I started cutting myself for the first time when I was 18 and a senior in high school. I was in a bad spell. This was before I was diagnosed with bipolar disorder or borderline personality disorder.

I lost almost 20 pounds in three weeks, I cut all my hair off, I spent hours locked up in my room, and I felt so… numb. Lost. Hurting so badly inside. I felt stupid that I was so upset and depressed. I thought I was crying for no reason, that I was being a dramatic girl.

So, I tried self-injury one night. It felt like a world full of black and white suddenly went colorful. I finally felt the pain on the outside that I was so desperately feeling on the inside.

I continued cutting.

It felt good and I loved doing it to myself, as narcissistic as that sounds. I didn’t do it for attention, necessarily. Maybe sub-consciously I did; I can’t really be sure. I didn’t do it to try and kill myself, either. It gave me reason for hurting. It gave me actual scars instead of the ones on my brain and on my heart. Real battle wounds instead of the ones I could only speak of. I used to hide in my closet for hours and self-injure a little at a time.

The closet is my safe haven in my brain. Whenever I’m super upset about something – when it’s really bad – I hide in my closest, most of the time with no lights on, and I cry. I try not to, but the reason I go to the closet is that is where I used to hide when my father would beat the hell out of my mom. I would go in there, ears plugged, eyes closed, and cry.

I stopped cutting after I found out I was pregnant with Libby. I didn’t do it for over three years, until July of this year.

I’d called my then-boyfriend one night, freaking out. I was so lost, in such a dark place, so afraid of myself. I collapsed mentally. He had to carry me out of the closet because I was shaking so hard.

I don’t know how to answer the question to Libs when she asks me again. Honestly, I’m afraid: I’m not supposed to be weak. I’m supposed to be her mom. Her protector. I’m supposed to be her knight in shining armor. How do you explain that to a child? I don’t want to lie to her, but I don’t want her to look at me differently when she’s finally old enough to understand.

Are they battle wounds or are they just a crazy girl’s self-inflicted scars?

Long Sleeves in the Summer

One warm summer night, after another hell-ish day as a freshmen in high school, I came home to take off my dreaded long sleeves. Usually, one of three black jackets I owned at the time, or my favorite long-sleeved shirt printed with an ode to some marathon my Dad had run many years before. My mother and two sisters had already moved out of this enormous house that my Dad and I lived in now, alone, together.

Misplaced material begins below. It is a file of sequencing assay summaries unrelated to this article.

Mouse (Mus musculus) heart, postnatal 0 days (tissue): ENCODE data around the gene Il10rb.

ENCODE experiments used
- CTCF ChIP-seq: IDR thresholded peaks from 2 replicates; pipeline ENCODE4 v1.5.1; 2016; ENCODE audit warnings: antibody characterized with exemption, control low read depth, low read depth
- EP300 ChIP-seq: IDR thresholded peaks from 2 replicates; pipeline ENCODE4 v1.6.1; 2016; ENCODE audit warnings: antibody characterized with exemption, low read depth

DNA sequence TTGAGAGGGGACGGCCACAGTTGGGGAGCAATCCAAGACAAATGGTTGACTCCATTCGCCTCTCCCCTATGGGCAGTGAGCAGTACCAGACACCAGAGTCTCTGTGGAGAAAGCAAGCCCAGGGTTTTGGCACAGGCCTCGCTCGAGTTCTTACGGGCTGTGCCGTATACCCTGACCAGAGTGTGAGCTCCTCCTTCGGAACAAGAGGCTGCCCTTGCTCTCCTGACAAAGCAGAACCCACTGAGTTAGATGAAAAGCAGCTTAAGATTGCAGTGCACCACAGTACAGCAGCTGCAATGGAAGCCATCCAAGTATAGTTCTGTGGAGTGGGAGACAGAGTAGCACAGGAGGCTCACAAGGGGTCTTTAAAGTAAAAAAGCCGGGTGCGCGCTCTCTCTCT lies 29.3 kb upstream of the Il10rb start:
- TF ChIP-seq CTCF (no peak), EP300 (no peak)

He was gone this night, at his new girlfriend’s house, and I must have been exceptionally upset. Sparing the most triggering details, I ended up calling him to drive me to the hospital where I received 47 staples between both of my forearms. This wasn’t the first or last time I hurt myself.

Now I am six years “clean,” minus one superficial relapse, and I am struggling for words of encouragement to someone going through what I went through. Number one: Take your pills, even if you feel good. Two: Talk about it. Find a way to put your shame to rest and speak about all the raw emotions that come and go. If you are tired of sweating it out, only to hide your truth, instead use your experience to grow and move forward, and wear short sleeves again.

Sure, they will pester you at first, but even the deepest, widest scars fade with time, and then you can shed the cloak of secrecy with confidence and empathy. That is the greatest thing I earned from my personal suffering: empathy. Having been through rough waters makes one want to be captain of a rescue boat.

I Am Complicated

I am neglected.

I’m the product of parents who didn’t know how to fulfill my emotional needs.

I alternate between believing both that “my parents gave me everything; I had a happy childhood; I don’t have any reason to be this messed up,” and “my parents emotionally neglected me; I had an awful childhood; no wonder I am this messed up.“